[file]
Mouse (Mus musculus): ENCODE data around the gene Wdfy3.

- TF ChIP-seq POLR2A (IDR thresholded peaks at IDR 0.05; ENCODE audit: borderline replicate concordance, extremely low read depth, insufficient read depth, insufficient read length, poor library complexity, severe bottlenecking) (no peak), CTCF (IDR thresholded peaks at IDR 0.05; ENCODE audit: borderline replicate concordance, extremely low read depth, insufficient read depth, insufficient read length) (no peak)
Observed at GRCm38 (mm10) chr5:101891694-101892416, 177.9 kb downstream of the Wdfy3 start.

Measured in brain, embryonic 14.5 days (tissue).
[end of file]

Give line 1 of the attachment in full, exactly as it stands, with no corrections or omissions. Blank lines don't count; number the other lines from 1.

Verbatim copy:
Mouse (Mus musculus): ENCODE data around the gene Wdfy3.